Number of DePuy hip implant cases increases while first trial underway

By Marilyn Tennissen | Oct 7, 2014

The number of lawsuits filed in Texas over problems with DePuy hip implants is nearing 7,000, while the first trial over the alleged defects continues.

As of Sept. 30, court documents show 6,849 lawsuits have been filed in the multi-district litigation court in the Dallas Division of the Northern District of Texas under U.S. District Judge James E. Kinkeade (In re: DePuy Orthopaedics Inc. Pinnacle Hip Implant Product Liability Litigation, MDL No. 2244). 

Plaintiffs claim DePuy Orthopedics, a subsidiary of Johnson & Johnson, failed to warn about the potential for the Pinnacle hip implant to fail and say the metal-on-metal version of the device utilizing the Ultamet liner was designed defectively.

The alleged defect can cause metal to leech into a patient’s blood stream and the resulting build up of chromium and cobalt can lead to metallosis, chronic pain and other complications.

According to the U.S. Food & Drug Administration, metal is released from hip implant components during walking or running. Tiny metal particles that wear off can fall around the implant and cause damage to the bone or soft tissue surrounding the implant and joint. Soft tissue damage may lead to the medical device failing and elevating metal ion levels in the implant recipient's bloodstream.

In January 2013, the FDA warned that metal-on-metal hips were more likely to fail early than those made of other materials. In May 2013, Johnson & Johnson and DePuy Orthopedics announced they would cease the sale of metal-on-metal hip implants, including the devices involved in the Pinnacle lawsuits, according to Bloomberg

Meanwhile, the first trial over the Pinnacle implant began Sept. 3 in the Northern District of Texas (Herlihy-Paoli v. DePuy Orthopaedics Inc., 11-cv-3590).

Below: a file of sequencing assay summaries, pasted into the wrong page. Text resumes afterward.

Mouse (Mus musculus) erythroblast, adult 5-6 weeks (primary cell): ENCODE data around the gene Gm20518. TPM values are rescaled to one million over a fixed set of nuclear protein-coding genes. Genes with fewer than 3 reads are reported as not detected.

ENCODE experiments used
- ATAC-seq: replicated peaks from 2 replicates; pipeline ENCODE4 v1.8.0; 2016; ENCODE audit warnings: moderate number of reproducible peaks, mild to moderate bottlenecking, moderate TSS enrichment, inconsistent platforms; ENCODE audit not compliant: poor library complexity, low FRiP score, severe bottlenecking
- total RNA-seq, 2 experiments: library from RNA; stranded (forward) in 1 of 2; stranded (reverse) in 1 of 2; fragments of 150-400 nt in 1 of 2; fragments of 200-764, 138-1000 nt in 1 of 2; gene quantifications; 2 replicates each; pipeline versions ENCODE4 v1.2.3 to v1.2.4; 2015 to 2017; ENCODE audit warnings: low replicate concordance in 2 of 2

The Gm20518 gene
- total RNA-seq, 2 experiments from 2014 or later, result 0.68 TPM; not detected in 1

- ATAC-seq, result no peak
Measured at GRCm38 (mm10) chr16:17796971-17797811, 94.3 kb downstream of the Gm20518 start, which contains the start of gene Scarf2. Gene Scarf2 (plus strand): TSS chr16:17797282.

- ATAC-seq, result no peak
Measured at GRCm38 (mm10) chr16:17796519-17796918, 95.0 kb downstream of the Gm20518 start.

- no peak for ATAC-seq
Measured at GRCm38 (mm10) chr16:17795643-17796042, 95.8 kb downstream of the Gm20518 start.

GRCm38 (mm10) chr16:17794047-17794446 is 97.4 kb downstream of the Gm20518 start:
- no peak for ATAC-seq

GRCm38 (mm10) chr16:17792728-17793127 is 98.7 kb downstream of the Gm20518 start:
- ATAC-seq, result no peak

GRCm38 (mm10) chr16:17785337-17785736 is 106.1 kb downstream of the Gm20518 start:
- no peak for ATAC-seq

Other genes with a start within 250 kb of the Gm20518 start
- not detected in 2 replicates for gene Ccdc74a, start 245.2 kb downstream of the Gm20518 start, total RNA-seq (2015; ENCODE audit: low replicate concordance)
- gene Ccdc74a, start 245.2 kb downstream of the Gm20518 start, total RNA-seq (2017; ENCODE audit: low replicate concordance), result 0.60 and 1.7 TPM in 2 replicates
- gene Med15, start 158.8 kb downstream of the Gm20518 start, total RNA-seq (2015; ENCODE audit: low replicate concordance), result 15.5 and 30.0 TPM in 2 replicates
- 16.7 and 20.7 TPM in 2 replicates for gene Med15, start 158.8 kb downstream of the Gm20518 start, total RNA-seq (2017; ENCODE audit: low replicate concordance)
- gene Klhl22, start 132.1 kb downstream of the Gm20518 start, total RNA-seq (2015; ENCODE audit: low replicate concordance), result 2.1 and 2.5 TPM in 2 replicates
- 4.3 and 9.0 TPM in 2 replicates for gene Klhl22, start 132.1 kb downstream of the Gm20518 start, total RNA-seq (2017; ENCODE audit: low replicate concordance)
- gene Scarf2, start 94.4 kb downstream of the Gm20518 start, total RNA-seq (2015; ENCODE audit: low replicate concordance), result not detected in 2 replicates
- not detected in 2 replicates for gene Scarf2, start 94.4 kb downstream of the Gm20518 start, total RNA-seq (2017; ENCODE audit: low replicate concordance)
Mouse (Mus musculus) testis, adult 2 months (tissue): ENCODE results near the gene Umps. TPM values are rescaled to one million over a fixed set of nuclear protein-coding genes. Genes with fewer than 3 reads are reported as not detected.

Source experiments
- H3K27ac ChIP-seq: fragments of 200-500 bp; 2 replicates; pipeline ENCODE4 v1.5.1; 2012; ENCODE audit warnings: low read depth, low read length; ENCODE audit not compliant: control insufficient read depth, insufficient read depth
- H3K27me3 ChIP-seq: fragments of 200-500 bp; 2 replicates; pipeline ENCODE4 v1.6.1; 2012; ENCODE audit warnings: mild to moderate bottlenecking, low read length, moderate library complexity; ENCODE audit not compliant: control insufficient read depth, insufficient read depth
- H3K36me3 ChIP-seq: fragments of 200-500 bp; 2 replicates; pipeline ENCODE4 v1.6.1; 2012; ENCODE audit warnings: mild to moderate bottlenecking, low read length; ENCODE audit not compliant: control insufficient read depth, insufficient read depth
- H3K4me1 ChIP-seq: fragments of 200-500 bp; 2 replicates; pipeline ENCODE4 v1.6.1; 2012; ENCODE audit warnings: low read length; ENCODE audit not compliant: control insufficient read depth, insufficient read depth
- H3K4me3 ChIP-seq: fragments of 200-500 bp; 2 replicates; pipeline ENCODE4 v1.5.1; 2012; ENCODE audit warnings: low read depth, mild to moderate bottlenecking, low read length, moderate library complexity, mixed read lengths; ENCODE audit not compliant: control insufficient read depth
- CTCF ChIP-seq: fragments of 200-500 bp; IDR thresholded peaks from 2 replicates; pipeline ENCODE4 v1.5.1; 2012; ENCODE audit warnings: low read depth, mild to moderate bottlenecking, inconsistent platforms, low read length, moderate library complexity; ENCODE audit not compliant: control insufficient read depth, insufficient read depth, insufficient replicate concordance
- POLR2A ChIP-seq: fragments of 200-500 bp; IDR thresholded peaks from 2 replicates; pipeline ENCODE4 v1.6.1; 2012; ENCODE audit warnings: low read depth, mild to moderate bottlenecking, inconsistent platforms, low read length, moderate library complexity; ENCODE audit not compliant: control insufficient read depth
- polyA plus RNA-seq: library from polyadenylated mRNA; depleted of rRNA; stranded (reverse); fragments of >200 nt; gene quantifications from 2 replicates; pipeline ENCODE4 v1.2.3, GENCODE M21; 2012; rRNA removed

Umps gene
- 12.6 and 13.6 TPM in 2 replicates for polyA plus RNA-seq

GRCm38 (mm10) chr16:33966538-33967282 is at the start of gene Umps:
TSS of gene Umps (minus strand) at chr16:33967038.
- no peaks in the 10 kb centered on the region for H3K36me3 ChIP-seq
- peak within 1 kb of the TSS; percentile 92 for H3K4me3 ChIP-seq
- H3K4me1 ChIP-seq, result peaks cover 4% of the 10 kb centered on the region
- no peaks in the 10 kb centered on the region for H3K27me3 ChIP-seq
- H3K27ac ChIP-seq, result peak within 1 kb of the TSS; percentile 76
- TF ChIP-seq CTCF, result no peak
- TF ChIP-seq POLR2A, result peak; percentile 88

The plaintiff in that case was a 58-year-old Montana woman who received a DePuy Pinnacle metal-on-metal implant for her right hip in September 2006 and an implant for her left hip in April 2007.

According to the complaint, the woman had her first surgery in 2010 to remove the implants and had additional surgeries.

Court filings allege that when surgeons removed her left hip, they discovered the implant had turned black with metallosis.

She says she suffered from elevated levels of cobalt in her blood stream which she claims came from metal debris coming from her metal-on-metal Pinnacle implant.

The plaintiff, who is represented by Mark Lanier of Houston, is seeking damages for physical injuries as well as punitive damages for “intentional infliction of emotional distress.”

The trial is still underway, and could determine the future of other hip implant cases in the MDL.

DePuy wanted the trial moved from Texas, claiming the court did not have jurisdiction since the plaintiff resides in Montana.

Judge Kinkeade denied their argument, noting that there was sufficient evidence provided by the plaintiffs to show that DePuy and the various Johnson & Johnson entities engaged in a nationwide campaign promoting the Pinnacle metal-on-metal hip implants, which would be sufficient to establish personal jurisdiction over those companies in the states of Montana and Texas as well as the rest of the nation.




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